Hands On Atlanta pitches in on community projects

A group of 10 young people pose, wearing masks and waving at the camera for a Hands On event.
Students received books and various items at the Hands On Atlanta drive through DISCO pop-up project, supported by members of our AmeriCorps program during MLK Days of Service. Courtesy of Hands On Atlanta

Hands On Atlanta began with 12 friends in 1989, working to volunteer in their community, but now it is a network of tens of thousands of volunteers coming together to work on projects. When the coronavirus pandemic hit, Hands On Atlanta was able to pivot to focus on the most important needs and to offer at-home volunteer opportunities.

“With all the changes that have taken place over the last year, the core of work continues – mobilizing the Atlanta community to tackle our city’s most pressing needs,” said Tim Adkins, the director of marketing and communications at Hands On Atlanta. “During a global pandemic when food insecurity was at an all-time high, we rallied our network and relationships to address this essential need the only way you can, with people helping other people.”

Hands On Atlanta posts 150-200 projects on their calendar every week. Its partners need volunteers to help with meal packing and distributions, plus, there are many new ways that people can volunteer from home. To help, visit the COVID-19 Relief landing page or the opportunity calendar for a full range of projects at handsonatlanta.org.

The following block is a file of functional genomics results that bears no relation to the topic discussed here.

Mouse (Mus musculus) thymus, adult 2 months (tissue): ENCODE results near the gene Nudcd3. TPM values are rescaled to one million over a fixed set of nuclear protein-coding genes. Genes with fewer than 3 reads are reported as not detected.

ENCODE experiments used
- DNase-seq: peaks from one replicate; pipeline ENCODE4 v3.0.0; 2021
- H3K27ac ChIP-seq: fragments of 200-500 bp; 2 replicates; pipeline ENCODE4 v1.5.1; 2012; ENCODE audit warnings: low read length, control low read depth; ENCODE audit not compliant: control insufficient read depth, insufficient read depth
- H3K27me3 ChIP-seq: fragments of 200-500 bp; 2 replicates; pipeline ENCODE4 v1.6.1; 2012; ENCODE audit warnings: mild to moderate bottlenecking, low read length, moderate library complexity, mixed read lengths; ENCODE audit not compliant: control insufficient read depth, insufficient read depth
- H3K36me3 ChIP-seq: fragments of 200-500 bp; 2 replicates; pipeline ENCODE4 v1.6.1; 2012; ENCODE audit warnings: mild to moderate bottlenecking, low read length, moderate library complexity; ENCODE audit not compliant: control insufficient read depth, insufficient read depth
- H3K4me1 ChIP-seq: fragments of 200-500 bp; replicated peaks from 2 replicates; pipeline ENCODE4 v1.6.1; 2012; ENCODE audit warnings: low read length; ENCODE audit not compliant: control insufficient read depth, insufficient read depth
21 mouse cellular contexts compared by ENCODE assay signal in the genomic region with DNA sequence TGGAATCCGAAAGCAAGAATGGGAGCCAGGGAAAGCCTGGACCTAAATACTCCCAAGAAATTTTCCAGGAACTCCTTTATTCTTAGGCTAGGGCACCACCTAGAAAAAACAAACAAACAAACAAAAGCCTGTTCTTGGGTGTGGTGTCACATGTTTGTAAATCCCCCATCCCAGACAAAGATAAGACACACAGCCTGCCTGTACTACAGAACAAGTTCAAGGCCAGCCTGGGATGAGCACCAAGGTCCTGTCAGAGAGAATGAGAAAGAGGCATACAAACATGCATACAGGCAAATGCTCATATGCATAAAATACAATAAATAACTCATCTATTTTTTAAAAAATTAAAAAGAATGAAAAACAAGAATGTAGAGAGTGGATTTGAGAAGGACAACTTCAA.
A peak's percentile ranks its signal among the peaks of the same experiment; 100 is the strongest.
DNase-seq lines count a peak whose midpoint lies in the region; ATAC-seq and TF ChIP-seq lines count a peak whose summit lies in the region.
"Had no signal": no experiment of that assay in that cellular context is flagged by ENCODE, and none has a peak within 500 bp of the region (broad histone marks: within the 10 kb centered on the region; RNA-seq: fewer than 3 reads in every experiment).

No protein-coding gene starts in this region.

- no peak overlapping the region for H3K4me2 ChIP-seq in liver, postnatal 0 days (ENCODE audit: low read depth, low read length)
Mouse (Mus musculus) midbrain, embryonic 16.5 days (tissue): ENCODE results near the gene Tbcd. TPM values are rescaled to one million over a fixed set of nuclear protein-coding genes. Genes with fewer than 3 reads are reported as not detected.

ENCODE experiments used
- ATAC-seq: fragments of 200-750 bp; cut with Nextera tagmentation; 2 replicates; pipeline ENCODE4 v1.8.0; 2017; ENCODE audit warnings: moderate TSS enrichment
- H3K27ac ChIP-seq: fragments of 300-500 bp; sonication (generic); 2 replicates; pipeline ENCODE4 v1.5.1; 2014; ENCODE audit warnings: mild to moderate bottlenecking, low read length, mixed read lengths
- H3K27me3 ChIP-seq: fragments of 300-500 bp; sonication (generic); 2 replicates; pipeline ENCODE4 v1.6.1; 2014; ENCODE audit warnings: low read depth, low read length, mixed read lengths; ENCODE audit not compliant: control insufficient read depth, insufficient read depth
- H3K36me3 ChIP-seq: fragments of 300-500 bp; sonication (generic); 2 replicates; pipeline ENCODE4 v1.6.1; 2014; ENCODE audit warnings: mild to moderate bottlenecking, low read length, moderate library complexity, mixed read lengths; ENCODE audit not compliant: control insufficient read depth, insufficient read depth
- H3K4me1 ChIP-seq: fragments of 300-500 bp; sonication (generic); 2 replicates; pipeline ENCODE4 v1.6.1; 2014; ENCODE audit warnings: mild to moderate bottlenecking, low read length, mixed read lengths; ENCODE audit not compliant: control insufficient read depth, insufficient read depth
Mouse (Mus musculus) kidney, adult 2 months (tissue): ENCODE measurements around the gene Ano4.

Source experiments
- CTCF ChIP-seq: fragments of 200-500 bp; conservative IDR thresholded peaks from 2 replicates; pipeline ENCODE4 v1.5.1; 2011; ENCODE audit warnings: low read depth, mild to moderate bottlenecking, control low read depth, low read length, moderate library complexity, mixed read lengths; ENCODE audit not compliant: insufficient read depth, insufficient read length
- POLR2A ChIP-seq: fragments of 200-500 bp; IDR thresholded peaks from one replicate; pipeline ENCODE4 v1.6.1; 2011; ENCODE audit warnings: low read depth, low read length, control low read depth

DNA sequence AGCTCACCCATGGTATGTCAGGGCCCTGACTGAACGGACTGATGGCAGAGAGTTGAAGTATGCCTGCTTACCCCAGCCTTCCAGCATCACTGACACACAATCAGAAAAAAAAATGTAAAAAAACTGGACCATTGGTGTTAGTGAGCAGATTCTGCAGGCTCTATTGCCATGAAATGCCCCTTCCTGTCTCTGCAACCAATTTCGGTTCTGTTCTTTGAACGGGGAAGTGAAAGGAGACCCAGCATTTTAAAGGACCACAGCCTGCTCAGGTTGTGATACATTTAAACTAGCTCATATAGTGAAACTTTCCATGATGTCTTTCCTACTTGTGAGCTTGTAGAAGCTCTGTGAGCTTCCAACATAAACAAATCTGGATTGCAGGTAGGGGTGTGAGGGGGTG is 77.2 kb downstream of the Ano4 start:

“Our work is important because we’re not tied to one specific issue or one specific partner. Everything we do is in partnership with another company, organization, school or community leader. We’re the connector, bringing people’s good intentions, big ideas and solutions to meet the biggest needs in our community,” said Adkins.

Through its partnerships, Hands On Atlanta has distributed over 850,000 meals since October, helped distribute more than 100,000 masks into the Atlanta community through a partnership with Sock Fancy and added 12 new Atlanta Community Food Bank partner agencies to its list of nonprofit partners. Hands On Atlanta transitioned to have most of its staff working remotely since March.

“There isn’t a better way to unite a divided community than through serving together,” said Adkins. “Engage. Do something good. Our community needs you.”


Hands On Atlanta

Services: Hands on Atlanta partners with nonprofits and organizations to promote volunteer opportunities and mobilize community support.

How to help: To volunteer, visit the COVID-19 Relief landing page or the opportunity calendar for a full range of projects at handsonatlanta.org .

Where to donate: You can quickly donate at handsonatlanta.org/donate

How to get help: If you need direct support, visit the Hands On resource guide at handsonatlanta.org/blog/resources-for-people-in-need for help navigating things ranging from rental assistance to legal aid and advocacy.

If you are involved in or know of an organization working to bring relief to the Atlanta community during the coronavirus pandemic OR you are with an organization with supplies that you don’t know where to donate, please email us at Shannon.n.Dominy@gmail.com.

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